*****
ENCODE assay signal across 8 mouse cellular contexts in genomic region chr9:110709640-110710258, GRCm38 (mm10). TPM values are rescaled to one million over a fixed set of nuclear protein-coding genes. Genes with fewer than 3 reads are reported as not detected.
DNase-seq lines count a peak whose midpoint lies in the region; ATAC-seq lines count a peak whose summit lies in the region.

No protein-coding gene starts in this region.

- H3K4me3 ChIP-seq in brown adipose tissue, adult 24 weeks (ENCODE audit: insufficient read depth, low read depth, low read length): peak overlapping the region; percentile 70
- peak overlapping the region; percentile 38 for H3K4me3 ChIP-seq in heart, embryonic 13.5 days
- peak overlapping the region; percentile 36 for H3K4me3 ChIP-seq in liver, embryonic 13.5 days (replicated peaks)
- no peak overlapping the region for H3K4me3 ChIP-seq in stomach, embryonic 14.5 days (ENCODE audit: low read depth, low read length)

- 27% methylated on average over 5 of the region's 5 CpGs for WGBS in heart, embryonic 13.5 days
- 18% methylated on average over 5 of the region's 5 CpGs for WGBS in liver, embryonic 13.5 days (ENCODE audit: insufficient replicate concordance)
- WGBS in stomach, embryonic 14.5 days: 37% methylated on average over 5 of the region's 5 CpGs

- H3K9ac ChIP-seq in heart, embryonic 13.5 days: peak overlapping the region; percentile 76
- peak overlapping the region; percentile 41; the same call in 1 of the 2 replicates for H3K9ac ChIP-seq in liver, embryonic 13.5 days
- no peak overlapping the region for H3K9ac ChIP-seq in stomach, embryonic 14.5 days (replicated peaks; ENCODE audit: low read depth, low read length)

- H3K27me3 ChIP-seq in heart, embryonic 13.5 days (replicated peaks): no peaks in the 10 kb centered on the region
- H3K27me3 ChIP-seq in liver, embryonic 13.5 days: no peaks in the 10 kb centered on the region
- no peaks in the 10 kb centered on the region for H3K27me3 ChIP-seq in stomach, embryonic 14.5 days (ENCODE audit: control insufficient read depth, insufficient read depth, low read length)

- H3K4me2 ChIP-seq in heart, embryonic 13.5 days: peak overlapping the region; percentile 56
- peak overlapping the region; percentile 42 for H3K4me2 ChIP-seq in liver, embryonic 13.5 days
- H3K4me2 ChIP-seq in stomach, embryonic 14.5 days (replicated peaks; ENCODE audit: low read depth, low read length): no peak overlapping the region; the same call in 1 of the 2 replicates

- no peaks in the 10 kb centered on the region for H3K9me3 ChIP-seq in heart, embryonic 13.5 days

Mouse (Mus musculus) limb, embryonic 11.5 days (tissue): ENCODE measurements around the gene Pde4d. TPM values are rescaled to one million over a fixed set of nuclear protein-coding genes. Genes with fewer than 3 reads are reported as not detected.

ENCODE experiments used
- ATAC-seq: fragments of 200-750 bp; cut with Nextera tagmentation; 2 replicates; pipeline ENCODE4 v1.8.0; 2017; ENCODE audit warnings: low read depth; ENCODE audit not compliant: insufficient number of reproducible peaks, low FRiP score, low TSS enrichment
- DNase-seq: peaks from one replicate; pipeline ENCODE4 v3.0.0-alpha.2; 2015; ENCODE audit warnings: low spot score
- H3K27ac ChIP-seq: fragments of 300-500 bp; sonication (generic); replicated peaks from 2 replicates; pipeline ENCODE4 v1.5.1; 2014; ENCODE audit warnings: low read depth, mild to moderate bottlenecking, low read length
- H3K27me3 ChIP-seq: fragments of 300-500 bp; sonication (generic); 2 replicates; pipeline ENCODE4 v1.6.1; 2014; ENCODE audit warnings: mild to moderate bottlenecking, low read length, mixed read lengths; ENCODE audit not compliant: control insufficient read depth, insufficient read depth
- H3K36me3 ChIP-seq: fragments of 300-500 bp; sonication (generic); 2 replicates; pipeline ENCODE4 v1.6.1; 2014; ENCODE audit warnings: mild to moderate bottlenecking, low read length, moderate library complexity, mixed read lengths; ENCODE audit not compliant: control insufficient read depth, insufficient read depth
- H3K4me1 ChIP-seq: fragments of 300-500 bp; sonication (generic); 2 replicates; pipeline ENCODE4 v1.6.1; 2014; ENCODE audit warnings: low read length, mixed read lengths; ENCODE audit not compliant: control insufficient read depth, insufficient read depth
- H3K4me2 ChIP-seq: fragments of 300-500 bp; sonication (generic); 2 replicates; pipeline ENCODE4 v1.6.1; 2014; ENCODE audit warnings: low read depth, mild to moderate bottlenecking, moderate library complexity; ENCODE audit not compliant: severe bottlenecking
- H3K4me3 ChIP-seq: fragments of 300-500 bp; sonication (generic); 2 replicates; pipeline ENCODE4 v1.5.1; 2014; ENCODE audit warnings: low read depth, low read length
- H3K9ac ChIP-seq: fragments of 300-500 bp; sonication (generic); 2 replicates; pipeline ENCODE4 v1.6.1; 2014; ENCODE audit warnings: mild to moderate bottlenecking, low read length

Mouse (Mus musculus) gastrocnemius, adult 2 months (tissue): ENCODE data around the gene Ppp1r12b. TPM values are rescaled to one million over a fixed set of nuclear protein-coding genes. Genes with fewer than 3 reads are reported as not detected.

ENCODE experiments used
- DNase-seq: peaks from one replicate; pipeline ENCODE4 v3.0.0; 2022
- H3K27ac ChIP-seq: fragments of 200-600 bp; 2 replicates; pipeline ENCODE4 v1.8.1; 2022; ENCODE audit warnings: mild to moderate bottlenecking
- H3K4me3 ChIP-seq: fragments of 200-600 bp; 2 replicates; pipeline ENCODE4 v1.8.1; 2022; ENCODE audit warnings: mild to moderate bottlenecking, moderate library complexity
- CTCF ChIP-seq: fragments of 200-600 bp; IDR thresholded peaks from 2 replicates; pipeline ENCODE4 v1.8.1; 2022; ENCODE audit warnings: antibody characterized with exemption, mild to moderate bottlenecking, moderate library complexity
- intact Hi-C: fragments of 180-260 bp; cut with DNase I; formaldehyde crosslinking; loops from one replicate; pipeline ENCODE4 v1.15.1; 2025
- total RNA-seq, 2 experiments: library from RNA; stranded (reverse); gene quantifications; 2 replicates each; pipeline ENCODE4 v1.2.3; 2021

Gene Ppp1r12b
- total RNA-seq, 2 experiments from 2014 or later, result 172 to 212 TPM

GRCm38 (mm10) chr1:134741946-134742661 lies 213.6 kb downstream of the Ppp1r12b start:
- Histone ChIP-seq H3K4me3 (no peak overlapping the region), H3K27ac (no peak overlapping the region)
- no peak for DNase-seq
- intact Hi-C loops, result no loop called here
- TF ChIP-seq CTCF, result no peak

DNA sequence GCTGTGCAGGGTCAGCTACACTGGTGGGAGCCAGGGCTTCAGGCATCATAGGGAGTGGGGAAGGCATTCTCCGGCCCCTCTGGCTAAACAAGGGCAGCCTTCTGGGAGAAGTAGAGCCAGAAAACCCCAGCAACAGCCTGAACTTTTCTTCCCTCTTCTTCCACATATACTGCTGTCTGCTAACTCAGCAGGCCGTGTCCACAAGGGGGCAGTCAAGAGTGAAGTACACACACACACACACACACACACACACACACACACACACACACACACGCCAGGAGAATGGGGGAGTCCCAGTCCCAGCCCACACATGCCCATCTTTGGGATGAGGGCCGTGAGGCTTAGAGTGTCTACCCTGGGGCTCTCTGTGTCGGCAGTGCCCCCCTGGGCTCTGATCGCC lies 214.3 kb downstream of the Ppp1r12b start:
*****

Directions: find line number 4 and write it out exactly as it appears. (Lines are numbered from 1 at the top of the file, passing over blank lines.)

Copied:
- H3K4me3 ChIP-seq in brown adipose tissue, adult 24 weeks (ENCODE audit: insufficient read depth, low read depth, low read length): peak overlapping the region; percentile 70